Janis Ian Sheds Some Inner Light on Following Her Analog Roots When Mastering New Music for Vinyl

At Seventy-One: Above, singer/songwriter Janis Ian leans on her acoustic roots.
All Ian photos in this story courtesy Shock Ink.

“It’s nice to talk analog. You’re speaking my language.” That’s Janis Ian, the iconoclast singer/songwriter who’s made a lifetime-slash-career out of breaking barriers and forging new paths when it comes to making music that is equal parts folk, country, rock, and all points in between. And she’s very much speaking our language too, of course.

Yes, her breakout 1966 single on Verve, “Society’s Child,” gave everyone notice Ian was a songwriting force to be reckoned with, later reinforced in depth via the full breadth of the subject-matter flex on March 1975’s chart-topping Between the Lines LP on Columbia, and quite especially its No. 3 single “At Seventeen,” an outcast’s ballad-anthem as resonant now in terms of the level of modern, younger-gen societal interactivity — or lack thereof — as ever.

Taking more control over her music as the years went by, Ian has achieved another career high point with her current LP The Light at the End of the Line (Rude Girl Records), which was finally released on vinyl in December 2022 even though the CD and digital versions were out almost a full year earlier in January 2022. Essentially a collection of live takes wherein, as the liner notes put it, “all vocals [were] recorded live without editing,” Light was mastered by Piper Payne at Infrasonic Sound in Nashville, and the album was pressed by A to Z Media. Why the staggered release dates? “We ran into the Covid issue, because it was supposed to come out all at once,” Ian explains. “And then we got backed up by two months, and then it was three months, and then Adele came out [with 30, in November 2021], and on and on it went.” (Such is the LP-pressing life these days, alas.)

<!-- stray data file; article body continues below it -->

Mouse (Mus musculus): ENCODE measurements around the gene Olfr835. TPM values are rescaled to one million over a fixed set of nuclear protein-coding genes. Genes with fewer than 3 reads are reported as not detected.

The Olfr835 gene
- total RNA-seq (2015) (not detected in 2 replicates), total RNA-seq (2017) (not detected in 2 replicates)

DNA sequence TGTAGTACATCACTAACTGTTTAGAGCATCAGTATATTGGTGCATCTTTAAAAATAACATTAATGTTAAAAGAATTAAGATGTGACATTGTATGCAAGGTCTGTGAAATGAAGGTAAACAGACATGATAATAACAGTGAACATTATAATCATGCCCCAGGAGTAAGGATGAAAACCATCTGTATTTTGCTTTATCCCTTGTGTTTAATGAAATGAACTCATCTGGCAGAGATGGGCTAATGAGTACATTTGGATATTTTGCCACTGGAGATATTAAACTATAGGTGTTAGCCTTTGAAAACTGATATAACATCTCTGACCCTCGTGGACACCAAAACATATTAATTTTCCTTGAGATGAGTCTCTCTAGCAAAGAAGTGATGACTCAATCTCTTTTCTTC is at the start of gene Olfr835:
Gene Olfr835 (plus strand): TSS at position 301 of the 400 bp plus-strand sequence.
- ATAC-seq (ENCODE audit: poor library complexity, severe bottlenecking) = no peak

As of this posting, The Light at the End of the Line is also up for a Grammy Award for Best Folk Album, and the Grammys will broadcast live on February 5 on CBS broadcast TV as well as be streamed live on Paramount+. Ian’s recent awards-oriented track record is quite good, in fact, as just yesterday (on February 1, that is), she received the Elaine Weissman Lifetime Achievement Award at the 2023 International Folk Music Awards (IFMA) in Kansas City, Missouri on the opening night of the Folk Alliance International’s 35th annual conference, where she also took home Artist of the Year honors. “I’m stunned,” Ian observed quite succinctly about these nominations/wins.

We’re not stunned at all, Janis, given all the cumulative sonic rewards apparent in the collective body of your work. A few weeks prior to that impending Grammys broadcast, Ian, 71, and I got on the phone to discuss the making of Light, the importance of evaluating test pressings, and how she applies analog-oriented principles to catalog reissues regardless of the format. Better times will come / When the world learns to live as one. . .

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Mike Mettler: Even from an audiophile viewpoint, I do actually like hearing vocal humanity on vinyl, like I’m hearing on The Light at the End of the Line LP. Considering the arc of your career, the idea of focusing on humanity since Day 1 has been kind of a calling card for you, I think. You’d agree with that, right?
Janis Ian: Yes, and that’s a great way to put it. I’d never thought of it that way. I think that was part of the goal with this album. But I had an embarrassing moment early on (chuckles), because my friend Jeff Evans, who has been archiving my music for decades now, said, “Look, you ought to listen to some of these work tapes. You really should.” Some of those work tapes are the things that later went on the record — and it was embarrassing because, on those work tapes, almost inevitably, the vocals were better, even after when I had worked and worked and worked on them.